Feds sue Texas over abortion law
AUSTIN, Texas — The Justice Department on Thursday sued Texas over a new state law that bans most abortions, arguing that it was enacted “in open defiance of the Constitution.”
The lawsuit, filed in federal court in Texas, asks a federal judge to declare that the law is invalid, “to enjoin its enforcement, and to protect the rights that Texas has violated.”
“The act is clearly unconstitutional under long-standing Supreme Court precedent,” Attorney General Merrick Garland said at a news conference announcing the suit.
The Justice Department argues the law unlawfully infringes on the constitutional rights of women and violates the Supremacy Clause of the Constitution, which says federal law supersedes state law. Federal officials are also concerned other states could enact similar laws that would “deprive their citizens of their constitutional rights,” he said.
“It is settled constitutional law that ‘a State may not prohibit any woman from making the ultimate decision to terminate her pregnancy before viability,’” the lawsuit reads. “But Texas has done just that.”
The Texas law, known as SB8, prohibits abortions once medical professionals can detect cardiac activity — usually around six weeks, before some women know they’re pregnant. Courts have blocked other states from imposing similar restrictions, but Texas’ law differs significantly because it leaves enforcement to private citizens through civil lawsuits instead of criminal prosecutors.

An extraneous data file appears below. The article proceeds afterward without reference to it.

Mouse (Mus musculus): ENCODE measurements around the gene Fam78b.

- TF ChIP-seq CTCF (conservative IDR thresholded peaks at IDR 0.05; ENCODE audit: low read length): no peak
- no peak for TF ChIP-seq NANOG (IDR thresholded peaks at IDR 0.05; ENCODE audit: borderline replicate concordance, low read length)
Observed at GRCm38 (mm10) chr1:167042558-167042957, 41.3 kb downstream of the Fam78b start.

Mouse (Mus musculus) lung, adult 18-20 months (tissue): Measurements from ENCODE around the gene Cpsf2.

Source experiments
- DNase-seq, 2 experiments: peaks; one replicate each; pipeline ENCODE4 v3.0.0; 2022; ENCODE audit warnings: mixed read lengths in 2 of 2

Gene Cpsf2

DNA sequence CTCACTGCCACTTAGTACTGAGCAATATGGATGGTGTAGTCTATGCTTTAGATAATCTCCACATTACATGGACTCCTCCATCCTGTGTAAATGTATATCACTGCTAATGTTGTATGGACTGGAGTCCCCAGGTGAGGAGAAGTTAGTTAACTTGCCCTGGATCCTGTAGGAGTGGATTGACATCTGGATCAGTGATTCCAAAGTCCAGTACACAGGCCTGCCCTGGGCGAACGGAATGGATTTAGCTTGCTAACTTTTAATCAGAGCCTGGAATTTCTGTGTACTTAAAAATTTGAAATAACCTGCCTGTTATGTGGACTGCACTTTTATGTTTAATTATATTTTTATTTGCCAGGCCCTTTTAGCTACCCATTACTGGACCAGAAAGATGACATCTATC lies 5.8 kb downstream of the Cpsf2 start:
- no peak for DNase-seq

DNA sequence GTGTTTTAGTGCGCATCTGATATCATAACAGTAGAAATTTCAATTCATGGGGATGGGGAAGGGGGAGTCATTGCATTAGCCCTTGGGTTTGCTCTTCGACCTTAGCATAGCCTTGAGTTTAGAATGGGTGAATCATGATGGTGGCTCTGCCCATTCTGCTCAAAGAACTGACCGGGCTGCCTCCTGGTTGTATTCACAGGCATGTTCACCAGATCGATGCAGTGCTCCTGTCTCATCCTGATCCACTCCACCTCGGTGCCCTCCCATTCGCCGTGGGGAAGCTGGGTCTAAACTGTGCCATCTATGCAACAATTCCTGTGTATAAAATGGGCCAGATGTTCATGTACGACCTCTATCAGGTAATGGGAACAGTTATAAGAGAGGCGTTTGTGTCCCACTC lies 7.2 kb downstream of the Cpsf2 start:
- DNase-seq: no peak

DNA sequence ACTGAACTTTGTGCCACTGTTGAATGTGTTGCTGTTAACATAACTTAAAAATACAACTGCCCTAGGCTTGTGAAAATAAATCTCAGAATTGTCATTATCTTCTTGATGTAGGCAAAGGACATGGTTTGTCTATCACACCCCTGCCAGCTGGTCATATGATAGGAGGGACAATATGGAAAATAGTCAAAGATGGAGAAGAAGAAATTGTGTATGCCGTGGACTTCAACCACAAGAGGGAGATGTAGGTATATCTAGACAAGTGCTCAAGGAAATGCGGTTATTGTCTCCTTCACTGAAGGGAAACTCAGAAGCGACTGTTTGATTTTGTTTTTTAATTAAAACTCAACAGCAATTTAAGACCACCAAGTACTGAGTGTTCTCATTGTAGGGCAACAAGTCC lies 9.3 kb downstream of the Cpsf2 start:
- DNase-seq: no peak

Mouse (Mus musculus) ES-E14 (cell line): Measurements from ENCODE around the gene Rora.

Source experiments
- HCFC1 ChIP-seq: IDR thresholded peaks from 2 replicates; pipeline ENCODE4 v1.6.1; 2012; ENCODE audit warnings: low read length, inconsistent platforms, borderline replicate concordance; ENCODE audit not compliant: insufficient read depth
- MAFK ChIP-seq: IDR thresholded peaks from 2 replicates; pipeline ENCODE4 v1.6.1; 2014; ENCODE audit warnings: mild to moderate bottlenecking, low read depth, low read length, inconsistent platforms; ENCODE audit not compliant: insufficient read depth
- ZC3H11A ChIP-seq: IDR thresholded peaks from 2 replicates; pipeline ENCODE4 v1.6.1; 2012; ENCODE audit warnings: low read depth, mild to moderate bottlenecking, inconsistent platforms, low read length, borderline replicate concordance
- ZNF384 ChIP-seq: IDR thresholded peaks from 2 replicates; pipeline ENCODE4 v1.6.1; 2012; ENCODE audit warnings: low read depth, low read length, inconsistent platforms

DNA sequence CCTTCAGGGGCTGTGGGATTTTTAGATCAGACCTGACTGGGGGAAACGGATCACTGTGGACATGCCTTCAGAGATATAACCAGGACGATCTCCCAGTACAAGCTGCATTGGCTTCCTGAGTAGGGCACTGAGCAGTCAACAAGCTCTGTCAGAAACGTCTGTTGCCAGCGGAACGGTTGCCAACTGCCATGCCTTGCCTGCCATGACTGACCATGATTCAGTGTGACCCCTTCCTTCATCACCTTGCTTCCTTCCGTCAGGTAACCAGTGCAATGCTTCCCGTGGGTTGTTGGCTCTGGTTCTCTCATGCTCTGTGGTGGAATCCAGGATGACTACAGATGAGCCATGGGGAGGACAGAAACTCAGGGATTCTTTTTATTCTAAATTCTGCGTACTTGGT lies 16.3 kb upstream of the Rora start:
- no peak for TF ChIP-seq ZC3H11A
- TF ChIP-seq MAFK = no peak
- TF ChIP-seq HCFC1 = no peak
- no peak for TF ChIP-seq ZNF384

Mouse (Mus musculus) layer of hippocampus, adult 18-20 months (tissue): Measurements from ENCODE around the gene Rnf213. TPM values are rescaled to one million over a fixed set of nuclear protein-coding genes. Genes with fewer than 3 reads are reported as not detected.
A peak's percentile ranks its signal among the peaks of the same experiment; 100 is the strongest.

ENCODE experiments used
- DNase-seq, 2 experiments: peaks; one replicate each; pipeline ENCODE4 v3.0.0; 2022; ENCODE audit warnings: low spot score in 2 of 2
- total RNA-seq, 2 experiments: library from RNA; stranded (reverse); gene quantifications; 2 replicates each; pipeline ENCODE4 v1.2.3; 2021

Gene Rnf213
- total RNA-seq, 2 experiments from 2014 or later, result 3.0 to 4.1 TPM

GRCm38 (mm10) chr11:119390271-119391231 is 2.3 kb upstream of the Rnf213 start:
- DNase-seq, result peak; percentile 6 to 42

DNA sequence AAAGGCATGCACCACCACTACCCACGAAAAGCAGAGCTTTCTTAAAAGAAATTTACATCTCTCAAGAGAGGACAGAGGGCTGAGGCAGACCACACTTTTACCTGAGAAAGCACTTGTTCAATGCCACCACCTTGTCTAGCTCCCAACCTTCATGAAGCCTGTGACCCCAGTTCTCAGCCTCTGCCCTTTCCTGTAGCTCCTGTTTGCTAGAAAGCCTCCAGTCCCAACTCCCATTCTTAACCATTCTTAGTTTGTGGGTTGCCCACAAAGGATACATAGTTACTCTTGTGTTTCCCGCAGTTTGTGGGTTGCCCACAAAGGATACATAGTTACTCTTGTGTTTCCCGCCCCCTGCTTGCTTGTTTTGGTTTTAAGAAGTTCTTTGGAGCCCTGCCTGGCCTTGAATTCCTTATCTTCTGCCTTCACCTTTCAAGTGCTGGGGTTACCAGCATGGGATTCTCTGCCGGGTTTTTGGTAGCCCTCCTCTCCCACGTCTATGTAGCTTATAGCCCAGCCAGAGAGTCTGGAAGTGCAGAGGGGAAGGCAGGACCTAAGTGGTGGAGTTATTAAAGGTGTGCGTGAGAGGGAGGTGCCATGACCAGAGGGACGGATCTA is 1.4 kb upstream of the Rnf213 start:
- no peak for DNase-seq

Pressure had been mounting on the Justice Department not only from the White House – President Joe Biden has said the law is “almost un-American” – but also from Democrats in Congress, who wanted Garland to take action. Earlier this week, Garland vowed the Justice Department would step in to enforce a federal law known as the Freedom of Access to Clinic Entrances Act.
That law, commonly known as the FACE Act, normally prohibits physically obstructing access to abortion clinics by blocking entrances or threatening to use force to intimidate or interfere with someone. It also prohibits damaging property at abortion clinics and other reproductive health centers.
The lawsuit filed on Thursday seeks an immediate injunction to prohibit enforcing the law in Texas. Under the statute, someone could bring a lawsuit — even if they have no connection to the woman getting an abortion — and could be entitled to at least $10,000 in damages if they prevail in court.
“The statute deputizes all private citizens, without any showing of personal connection or injury, to serve as bounty hunters authorized to recover at least $10,000 per claim from individuals who facilitate a woman’s exercise of her constitutional rights,” Garland said. “The obvious and expressly acknowledged intention of this statutory scheme is to prevent women from exercising their constitutional rights by thwarting judicial review.”